The Center served 105 new and returning individuals in the academic year 2016/17.  Most are part-time students and most are working full-time.  Twenty-five of these students are from West Marin, an area that has historically been underserved, with little access to higher education.  Many live on ranches and are isolated from social services. One gentleman told staff that he wants to learn to speak English better so he can talk to his boss more effectively and do a better job on the ranch.  One mother told us she wants to learn to read better so she can help her children with their schoolwork. 

In our second full year of operation Literacyworks Center continues to support adults with low literacy skills get access to education that improves their quality of life and employment opportunities.  Basic literacy and numeracy are critical for individuals to climb the social latter and achieve their personal goals as well as to contribute to society and their local community.  We see literacy as a matter of social justice. 

By providing financial, educational and counseling support to our highly motivated adult learners, they can prepare for the GED, or improve their English, writing, and math skills, or explore vocational programs.  Through a series of small group workshops the staff of Literacyworks Center attempts to strengthen student confidence while exploring personal goals and challenges.  It is our intent to have these cohort groups become mutually supportive of one another to further enrich their educational experience.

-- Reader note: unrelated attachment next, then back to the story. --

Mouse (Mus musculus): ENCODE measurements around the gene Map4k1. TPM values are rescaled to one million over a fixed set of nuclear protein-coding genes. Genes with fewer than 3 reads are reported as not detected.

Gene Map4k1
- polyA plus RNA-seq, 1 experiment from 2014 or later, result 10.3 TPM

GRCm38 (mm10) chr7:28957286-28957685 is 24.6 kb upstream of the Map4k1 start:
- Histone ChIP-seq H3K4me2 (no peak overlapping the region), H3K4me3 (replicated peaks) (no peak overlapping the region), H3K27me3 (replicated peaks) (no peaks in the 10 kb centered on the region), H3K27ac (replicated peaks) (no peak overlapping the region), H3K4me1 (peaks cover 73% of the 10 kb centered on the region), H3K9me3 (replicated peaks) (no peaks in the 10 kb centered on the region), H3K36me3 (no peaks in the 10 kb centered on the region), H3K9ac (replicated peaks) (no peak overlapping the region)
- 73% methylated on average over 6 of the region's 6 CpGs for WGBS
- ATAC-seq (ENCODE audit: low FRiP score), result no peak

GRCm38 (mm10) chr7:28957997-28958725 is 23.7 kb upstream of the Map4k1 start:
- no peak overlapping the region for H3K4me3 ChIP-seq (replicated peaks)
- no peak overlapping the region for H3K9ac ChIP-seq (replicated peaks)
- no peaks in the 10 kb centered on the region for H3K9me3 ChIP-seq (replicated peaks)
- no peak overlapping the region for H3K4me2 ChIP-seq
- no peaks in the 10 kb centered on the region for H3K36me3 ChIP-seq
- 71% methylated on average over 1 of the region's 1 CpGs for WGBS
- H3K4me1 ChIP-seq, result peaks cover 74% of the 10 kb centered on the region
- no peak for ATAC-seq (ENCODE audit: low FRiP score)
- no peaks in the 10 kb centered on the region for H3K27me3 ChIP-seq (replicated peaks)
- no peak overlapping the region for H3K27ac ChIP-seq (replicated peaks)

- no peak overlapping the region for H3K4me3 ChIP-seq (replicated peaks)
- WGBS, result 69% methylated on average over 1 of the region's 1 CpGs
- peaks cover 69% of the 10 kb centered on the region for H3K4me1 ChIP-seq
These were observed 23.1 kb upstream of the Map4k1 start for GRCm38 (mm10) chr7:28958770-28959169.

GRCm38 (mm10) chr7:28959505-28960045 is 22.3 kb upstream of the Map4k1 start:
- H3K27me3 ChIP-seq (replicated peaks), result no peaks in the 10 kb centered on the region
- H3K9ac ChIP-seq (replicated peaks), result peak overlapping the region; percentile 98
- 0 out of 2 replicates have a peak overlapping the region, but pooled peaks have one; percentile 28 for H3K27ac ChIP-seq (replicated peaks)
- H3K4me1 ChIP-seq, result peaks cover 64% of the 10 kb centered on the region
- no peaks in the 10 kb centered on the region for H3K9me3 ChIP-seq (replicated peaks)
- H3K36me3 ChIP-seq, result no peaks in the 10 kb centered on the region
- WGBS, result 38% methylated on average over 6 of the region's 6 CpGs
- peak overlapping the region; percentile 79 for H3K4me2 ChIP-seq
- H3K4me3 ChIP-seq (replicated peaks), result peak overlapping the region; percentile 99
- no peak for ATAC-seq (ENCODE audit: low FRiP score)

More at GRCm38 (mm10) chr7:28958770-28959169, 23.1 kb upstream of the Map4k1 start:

The workshop topics cover time management, study skills, goal setting and how to register for classes. We are planning to add financial literacy, health literacy and a family parent reading program focused on the importance of parents reading to their young children.  We see the Center as a family literacy program.

Demographics profile of our students:

  • 72% are female

  • 36% between 22- 29 years

  • 56% between 30 – 49 years

  • 7% 50 years or over

  • 5% American Indian

  • 2% Asian

  • 6% Black

  • 72% Latino

  • 11% Multi-Ethnic

  • 1% Pacific Islander

  • 3% White


Literacyworks Center Year one Accomplishments 2015-16 

Literacyworks was able to secure operations funding in 2015 through the generosity of Redwood Credit Union, the Federated Indians Of Graton Rancheria, and other private donors to open the Center in July 2015, just in time for the Santa Rosa Junior College Fall 2015 semester. The Center staff includes a director, Chris Schultz, and administrative assistant, Rita Sorpranith. Literacyworks Executive Director, Paul Heavenridge, will provide his college counseling and administrative expertise as in-kind.